The Old Main clock tower at the University of Arkansas. Natalia Bratslavsky/shutterstock

The Old Main clock tower at the University of Arkansas. Natalia Bratslavsky/shutterstock

The Walton Family Charitable Support Foundation—aka, the other Walton foundation, not the Walton Family Foundation—doesn’t have much of a public profile, but it isn’t exactly hiding, either. High-dollar philanthropy coming from America’s wealthiest family is always going to have a lot of eyes on it.

Back in 2002, for example, it made a very noticeable commitment of $300 million to the University of Arkansas, the largest private gift to an American public university at that time. And in 2017, it gave $120 million to establish a school of art at the university. In fact, the grantmaking entity was set up by the Walton family mostly to back higher education in Arkansas.

And now, the Walton Family Charitable Support Foundation has made another game-changing gift to its hometown college: a $194.7 million grant to create the University of Arkansas Institute for Integrative and Innovative Research, efficiently dubbed “I3R.” Though it sounds like it should involve yoga in some way, the I3R will, in fact, integrate research in the fields of data science, food and technology, materials science and engineering, bioscience and bioengineering research in metabolism, and integrative systems neuroscience. Its goals are to advance research, drive entrepreneurial innovation, and provide unique professional education for university students. This latest grant is described as the largest-ever single gift to a university for advancing research and economic development.

With $300 million here, $120 million there, $194.7 million anywhere—pretty soon, you’re talking about real money, which is pretty considerable for an entity that doesn’t even have its own website. According to tax forms, in 2019, the Walton Family Charitable Support Foundation had over $600 million in assets.

Still, the casual observer may not immediately differentiate it from the better-known and much larger Walton Family Foundation, which steers the family’s philanthropy, or even the Walmart Foundation, which handles corporate giving for the global retail superpower. So how does the Walton Family Charitable Support Foundation, established in 1987, differ from the similarly named Walton Family Foundation?

The higher-profile WFF focuses on three program areas: K-12 education, ocean and river conservation, and its home region of Northwest Arkansas and the Arkansas-Mississippi Delta. The Charitable Support Foundation can be seen as a special adjunct to the WFF, with slightly different but complementary funding interests: colleges and universities in Arkansas, and support for communities in Arkansas, Kansas, Missouri, Oklahoma and Texas.

You may also be wondering how the foundation and the Walton family arrived at the long list of academic interests covered in the new grant. The new University of Arkansas I3R interdisciplinary research center is not about academic research alone. It’s also intended to be an incubator for commercial and entrepreneurial education and action. So it’s part of an effort to raise the school’s reputation as a research center, and part of a larger trend of schools competing to offer prospective students an edge as they enter a changing job market. Such efforts have included big naming gifts all over the country for centers on trendy topics like data science, AI, entrepreneurship and more.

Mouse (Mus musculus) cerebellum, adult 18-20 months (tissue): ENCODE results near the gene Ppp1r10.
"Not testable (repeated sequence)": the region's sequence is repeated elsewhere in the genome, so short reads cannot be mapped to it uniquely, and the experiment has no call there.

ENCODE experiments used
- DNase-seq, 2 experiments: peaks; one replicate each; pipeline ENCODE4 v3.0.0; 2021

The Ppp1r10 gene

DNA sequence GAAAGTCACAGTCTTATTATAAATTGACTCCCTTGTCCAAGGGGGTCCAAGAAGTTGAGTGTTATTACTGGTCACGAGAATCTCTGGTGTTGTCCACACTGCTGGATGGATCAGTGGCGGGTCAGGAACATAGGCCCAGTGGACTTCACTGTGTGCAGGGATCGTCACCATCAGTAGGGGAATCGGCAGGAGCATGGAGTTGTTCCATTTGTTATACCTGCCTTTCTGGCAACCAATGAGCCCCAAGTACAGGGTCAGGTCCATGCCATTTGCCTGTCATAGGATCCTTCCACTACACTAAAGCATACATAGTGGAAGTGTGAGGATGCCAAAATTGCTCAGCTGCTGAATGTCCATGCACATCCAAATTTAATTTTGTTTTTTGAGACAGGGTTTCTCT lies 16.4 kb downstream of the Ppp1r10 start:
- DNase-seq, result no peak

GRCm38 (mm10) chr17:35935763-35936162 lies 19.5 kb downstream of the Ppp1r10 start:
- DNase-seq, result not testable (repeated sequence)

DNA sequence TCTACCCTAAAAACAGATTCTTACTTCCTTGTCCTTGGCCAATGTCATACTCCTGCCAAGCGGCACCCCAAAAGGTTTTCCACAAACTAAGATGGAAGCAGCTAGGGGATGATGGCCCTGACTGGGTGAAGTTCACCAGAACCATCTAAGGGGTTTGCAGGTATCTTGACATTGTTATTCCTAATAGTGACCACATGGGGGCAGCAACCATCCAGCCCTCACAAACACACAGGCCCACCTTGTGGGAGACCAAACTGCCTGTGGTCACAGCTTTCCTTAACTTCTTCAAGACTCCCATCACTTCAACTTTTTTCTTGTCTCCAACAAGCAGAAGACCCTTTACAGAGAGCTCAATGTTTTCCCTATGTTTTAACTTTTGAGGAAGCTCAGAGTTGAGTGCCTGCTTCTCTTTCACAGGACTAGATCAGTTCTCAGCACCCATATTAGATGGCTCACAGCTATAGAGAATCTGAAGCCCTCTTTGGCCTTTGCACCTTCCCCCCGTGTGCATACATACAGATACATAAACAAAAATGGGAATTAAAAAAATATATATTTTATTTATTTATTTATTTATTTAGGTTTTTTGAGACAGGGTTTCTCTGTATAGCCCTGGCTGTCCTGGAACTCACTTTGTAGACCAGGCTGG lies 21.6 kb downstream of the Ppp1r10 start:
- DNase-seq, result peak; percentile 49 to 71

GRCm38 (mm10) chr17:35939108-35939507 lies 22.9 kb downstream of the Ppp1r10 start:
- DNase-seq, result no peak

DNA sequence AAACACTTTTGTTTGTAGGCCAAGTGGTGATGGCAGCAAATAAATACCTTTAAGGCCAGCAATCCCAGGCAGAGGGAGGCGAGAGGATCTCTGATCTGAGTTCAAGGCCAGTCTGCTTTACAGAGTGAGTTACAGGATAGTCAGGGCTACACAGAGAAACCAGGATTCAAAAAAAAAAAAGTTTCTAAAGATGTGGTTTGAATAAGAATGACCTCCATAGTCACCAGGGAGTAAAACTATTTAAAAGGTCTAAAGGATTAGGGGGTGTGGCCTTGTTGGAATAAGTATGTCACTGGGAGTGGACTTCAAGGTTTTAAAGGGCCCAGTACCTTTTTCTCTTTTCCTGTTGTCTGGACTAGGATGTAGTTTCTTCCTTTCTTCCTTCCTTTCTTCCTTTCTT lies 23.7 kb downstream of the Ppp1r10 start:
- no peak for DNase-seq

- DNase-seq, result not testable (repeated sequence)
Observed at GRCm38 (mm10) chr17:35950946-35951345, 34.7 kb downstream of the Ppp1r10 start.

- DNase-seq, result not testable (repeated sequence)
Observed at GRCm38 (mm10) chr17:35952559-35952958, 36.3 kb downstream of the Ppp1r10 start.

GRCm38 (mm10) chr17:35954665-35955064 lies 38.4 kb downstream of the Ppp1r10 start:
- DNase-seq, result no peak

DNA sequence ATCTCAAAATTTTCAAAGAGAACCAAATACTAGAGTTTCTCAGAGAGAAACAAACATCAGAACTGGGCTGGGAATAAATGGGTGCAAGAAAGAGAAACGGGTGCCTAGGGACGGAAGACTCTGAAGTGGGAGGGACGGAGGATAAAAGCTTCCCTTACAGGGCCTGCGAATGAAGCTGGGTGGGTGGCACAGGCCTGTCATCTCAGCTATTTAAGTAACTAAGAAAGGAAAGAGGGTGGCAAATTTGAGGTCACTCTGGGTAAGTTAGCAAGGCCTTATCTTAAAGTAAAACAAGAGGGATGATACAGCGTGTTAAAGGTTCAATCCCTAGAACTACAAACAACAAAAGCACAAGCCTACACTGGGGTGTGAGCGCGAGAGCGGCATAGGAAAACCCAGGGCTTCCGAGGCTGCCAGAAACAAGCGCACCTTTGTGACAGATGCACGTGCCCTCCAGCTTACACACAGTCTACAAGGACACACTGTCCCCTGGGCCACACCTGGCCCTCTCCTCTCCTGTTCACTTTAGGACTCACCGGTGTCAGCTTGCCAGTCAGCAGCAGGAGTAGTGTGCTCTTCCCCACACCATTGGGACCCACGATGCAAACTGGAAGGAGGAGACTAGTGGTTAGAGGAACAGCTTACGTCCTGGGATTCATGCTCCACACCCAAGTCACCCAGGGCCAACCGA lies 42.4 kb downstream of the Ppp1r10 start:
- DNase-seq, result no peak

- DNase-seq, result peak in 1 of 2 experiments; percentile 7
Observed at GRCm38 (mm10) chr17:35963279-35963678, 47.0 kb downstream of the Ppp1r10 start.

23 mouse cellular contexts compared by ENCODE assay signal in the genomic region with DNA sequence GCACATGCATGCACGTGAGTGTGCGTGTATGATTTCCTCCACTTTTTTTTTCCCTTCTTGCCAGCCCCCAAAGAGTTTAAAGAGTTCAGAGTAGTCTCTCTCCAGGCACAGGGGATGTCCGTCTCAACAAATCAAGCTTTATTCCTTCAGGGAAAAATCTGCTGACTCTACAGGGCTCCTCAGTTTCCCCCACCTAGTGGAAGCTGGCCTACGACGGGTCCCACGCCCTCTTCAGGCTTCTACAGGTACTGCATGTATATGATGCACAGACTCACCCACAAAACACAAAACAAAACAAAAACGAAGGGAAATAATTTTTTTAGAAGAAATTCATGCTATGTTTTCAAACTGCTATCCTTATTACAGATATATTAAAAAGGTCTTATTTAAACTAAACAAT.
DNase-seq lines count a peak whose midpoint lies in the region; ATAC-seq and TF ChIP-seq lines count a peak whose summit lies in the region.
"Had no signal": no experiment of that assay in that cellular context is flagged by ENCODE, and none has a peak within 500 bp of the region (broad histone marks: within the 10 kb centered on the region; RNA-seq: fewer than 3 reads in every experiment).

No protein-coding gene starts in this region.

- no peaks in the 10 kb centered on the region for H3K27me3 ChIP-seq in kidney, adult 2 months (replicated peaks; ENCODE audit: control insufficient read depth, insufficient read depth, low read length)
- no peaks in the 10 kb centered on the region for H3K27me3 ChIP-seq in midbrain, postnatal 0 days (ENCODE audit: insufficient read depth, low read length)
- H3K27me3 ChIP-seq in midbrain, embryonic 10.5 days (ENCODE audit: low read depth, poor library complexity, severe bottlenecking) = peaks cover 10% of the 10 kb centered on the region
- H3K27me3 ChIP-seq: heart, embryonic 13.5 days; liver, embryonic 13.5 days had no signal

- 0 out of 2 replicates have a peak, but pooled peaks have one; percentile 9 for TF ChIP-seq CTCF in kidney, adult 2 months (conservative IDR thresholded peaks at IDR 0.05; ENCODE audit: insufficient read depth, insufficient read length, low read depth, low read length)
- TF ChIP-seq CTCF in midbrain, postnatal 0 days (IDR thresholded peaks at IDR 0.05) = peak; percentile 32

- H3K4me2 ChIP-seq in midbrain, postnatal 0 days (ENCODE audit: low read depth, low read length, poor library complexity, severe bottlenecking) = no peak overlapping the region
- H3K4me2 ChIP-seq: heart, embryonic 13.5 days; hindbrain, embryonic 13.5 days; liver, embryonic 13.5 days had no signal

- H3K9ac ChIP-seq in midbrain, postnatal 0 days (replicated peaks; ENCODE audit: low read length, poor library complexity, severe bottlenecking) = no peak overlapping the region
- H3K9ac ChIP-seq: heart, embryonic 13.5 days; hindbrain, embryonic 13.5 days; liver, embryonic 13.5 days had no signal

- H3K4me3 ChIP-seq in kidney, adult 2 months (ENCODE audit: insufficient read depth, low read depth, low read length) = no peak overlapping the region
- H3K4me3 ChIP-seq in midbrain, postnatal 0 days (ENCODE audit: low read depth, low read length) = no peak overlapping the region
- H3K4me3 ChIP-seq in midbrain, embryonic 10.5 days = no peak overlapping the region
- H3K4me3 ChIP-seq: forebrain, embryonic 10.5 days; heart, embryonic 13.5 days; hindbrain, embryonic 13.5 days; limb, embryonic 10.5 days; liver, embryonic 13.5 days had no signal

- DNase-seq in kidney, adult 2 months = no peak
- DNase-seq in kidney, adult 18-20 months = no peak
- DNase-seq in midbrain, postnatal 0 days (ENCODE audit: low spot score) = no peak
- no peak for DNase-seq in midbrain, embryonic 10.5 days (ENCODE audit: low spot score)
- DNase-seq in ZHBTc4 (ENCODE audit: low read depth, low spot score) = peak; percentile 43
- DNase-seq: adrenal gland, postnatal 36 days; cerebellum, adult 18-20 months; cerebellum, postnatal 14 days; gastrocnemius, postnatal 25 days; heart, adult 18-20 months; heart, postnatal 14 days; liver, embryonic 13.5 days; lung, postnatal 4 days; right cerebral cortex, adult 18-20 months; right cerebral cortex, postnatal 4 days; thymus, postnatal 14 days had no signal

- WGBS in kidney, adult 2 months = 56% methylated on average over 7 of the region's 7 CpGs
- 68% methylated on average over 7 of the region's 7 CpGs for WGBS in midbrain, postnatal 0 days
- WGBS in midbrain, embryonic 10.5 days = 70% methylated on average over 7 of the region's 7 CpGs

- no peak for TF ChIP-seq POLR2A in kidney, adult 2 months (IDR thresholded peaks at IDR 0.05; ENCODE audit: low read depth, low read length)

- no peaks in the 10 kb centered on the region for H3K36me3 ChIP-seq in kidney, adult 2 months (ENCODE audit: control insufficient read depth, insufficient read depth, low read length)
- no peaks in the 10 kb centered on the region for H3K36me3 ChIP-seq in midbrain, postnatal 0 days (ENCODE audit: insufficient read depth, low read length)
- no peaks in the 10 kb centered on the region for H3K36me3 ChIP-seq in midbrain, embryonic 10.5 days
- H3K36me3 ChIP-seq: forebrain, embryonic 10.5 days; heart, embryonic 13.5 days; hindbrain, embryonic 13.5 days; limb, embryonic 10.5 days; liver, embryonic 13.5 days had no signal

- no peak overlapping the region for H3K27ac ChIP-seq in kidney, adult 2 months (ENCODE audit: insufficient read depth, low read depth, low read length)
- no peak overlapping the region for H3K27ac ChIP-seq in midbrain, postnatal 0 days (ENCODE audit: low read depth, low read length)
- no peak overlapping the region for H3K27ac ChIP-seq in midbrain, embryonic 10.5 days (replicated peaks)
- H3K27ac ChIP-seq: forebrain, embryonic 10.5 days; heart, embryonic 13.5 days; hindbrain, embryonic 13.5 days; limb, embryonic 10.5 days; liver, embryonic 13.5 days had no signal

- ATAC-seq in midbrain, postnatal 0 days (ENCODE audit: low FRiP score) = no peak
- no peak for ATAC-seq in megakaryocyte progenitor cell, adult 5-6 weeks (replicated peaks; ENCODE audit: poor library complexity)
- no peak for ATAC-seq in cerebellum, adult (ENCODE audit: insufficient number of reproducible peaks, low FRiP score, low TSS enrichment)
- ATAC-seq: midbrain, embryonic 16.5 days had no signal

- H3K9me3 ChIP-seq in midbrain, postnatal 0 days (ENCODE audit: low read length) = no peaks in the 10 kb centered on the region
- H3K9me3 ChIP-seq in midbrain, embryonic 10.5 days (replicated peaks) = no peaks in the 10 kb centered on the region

Why this particular mix of specialties for the institute? University planners worked with the Walton foundation for about two years on its structure and composition. The school drew from its existing strengths in faculty and departments. “We wanted to look at the potential for commercialization and industry partnership, and the probability that the institution’s discoveries could be commercialized,” said Andy Albertson, senior director of communications at the university. “We considered what areas had the greatest potential for growth 10, 20 and 50 years from now.”

The gift for the University of Arkansas I3R is an optimistic initiative in a time of pandemic, when many colleges and universities across the country are considering existential questions about the futures of their institutions, scrambling to offer classes and activities, and worried about how many students will return to pay tuition in the fall and subsequent years.

“We’re committing resources to the regional economy and positioning the University of Arkansas to use discovery and research to expand the region’s commercial opportunities,” said a spokesperson for the charitable support foundation. “The I3R is a recognition that innovation and entrepreneurship are vitally important to the economy. And it’s also a unique opportunity for university students to get good working experience.”

It is an undeniable good for institutions of higher ed everywhere in the country to receive financial backing for leading-edge academic research and commercial innovation. Concerns remain, however, over how such wealth is distributed across different schools and different needs within universities. High-profile new institutes and facilities draw a lot of donor interest, for example, while college affordability has not been a major priority for philanthropy. With the costs of higher education already hefty in most private and many public institutions, and student loan debt a heavy burden for so many Americans, philanthropy has to ensure that top-flight education, research and practical professional education preparation is accessible to all.

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